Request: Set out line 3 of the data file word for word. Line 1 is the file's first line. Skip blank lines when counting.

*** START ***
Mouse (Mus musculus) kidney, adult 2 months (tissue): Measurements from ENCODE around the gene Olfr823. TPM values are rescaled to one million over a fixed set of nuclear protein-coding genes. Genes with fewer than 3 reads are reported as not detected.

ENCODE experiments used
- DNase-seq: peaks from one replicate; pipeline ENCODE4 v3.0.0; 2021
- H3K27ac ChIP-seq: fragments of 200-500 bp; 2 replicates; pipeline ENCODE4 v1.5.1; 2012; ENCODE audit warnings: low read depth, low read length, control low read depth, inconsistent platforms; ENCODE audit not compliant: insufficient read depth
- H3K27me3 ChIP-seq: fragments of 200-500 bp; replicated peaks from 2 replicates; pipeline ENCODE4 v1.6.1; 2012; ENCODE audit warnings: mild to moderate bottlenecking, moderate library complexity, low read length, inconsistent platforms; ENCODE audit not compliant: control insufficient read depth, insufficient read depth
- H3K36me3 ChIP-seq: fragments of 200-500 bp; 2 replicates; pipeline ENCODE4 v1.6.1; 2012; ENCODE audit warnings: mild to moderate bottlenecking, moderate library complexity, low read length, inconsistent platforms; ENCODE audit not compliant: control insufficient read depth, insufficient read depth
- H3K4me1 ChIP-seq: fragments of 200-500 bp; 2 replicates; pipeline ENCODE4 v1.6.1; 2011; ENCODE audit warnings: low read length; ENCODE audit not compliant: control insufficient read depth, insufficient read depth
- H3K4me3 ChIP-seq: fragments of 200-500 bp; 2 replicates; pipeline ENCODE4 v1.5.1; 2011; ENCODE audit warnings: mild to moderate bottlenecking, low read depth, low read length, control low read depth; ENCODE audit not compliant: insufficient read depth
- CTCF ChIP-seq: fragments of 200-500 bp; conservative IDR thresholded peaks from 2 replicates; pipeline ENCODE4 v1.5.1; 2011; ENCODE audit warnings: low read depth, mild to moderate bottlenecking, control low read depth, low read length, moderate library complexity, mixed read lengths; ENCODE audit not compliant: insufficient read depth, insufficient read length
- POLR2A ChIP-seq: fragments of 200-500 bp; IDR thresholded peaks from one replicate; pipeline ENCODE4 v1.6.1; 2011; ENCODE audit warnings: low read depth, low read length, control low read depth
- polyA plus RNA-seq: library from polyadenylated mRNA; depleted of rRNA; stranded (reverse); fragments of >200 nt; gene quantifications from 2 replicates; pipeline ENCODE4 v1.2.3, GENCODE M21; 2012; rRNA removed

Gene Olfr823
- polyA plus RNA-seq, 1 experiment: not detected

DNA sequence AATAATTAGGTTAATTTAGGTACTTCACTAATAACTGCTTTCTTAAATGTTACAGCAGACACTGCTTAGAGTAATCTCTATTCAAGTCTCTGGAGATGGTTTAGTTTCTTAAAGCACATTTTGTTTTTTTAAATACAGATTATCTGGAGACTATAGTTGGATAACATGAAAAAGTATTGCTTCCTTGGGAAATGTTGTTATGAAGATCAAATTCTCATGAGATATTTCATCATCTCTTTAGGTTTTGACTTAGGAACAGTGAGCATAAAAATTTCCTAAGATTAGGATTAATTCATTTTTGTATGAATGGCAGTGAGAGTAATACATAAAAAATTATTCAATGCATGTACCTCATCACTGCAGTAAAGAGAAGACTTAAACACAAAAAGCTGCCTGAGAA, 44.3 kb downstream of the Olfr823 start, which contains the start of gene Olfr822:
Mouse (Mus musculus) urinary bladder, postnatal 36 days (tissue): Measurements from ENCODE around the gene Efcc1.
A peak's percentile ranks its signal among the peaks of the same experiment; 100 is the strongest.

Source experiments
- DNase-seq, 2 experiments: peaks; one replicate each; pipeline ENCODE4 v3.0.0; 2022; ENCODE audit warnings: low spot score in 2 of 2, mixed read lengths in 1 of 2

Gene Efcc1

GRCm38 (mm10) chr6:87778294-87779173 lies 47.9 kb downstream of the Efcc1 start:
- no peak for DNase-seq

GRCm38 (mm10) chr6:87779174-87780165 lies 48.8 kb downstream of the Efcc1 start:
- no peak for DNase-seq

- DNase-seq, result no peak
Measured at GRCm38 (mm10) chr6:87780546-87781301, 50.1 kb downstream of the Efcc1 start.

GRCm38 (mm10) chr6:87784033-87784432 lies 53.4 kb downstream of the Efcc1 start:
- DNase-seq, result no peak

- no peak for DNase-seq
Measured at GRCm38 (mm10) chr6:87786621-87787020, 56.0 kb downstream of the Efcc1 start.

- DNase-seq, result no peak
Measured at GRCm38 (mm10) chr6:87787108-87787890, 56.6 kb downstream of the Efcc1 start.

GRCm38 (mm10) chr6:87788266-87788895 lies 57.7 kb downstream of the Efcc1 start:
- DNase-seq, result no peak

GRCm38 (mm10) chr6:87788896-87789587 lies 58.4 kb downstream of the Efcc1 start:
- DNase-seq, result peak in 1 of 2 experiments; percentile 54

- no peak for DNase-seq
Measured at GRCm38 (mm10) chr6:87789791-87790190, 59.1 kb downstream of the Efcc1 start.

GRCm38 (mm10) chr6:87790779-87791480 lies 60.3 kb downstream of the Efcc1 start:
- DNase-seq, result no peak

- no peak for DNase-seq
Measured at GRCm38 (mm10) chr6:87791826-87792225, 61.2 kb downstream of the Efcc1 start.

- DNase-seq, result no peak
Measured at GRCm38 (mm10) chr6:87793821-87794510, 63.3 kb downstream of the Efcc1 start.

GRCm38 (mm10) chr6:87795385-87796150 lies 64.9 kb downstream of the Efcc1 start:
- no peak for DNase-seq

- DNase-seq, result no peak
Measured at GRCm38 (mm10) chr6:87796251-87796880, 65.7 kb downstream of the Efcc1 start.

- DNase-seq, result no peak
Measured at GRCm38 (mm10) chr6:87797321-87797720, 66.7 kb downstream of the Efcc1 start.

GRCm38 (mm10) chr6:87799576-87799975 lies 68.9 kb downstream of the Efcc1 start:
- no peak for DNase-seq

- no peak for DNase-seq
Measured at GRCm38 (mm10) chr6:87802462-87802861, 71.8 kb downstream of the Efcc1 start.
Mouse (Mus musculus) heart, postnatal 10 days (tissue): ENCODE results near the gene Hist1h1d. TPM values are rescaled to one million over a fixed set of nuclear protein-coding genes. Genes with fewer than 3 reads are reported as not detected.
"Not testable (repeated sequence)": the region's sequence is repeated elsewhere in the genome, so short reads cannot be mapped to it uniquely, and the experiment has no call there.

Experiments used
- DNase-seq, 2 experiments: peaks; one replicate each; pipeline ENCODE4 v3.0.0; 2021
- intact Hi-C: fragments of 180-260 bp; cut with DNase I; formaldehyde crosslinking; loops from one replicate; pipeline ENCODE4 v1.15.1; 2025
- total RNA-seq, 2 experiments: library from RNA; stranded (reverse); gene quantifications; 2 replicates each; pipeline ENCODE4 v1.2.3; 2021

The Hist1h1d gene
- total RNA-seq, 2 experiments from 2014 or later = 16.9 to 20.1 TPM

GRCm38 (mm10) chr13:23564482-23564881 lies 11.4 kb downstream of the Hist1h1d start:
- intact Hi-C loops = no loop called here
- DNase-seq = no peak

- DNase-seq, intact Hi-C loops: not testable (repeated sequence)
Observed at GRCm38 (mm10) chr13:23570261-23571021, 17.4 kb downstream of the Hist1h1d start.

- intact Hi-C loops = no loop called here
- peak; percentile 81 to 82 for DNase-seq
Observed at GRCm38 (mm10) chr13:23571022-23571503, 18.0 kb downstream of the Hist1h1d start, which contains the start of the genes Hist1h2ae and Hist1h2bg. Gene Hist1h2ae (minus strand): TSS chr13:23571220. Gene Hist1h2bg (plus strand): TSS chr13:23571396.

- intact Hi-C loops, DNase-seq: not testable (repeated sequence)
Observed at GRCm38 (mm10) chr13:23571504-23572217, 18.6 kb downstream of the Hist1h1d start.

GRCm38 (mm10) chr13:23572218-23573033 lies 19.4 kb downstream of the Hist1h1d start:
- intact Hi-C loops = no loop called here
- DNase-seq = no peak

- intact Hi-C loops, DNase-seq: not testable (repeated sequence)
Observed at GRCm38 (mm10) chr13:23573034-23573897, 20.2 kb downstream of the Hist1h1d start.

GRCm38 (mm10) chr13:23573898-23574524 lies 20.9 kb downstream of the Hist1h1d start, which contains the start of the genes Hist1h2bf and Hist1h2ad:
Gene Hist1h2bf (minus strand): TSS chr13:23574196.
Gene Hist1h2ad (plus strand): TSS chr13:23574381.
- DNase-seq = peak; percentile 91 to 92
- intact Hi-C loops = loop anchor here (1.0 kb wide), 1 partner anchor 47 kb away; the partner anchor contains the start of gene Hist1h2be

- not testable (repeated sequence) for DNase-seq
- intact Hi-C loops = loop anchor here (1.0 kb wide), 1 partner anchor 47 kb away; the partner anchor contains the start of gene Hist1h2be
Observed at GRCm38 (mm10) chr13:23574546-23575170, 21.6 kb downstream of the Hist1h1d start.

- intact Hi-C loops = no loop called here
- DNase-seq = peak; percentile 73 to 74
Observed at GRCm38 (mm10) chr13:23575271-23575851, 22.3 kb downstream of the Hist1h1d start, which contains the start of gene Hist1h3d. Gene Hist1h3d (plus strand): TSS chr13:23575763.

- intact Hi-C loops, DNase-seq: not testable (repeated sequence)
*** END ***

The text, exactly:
- DNase-seq: peaks from one replicate; pipeline ENCODE4 v3.0.0; 2021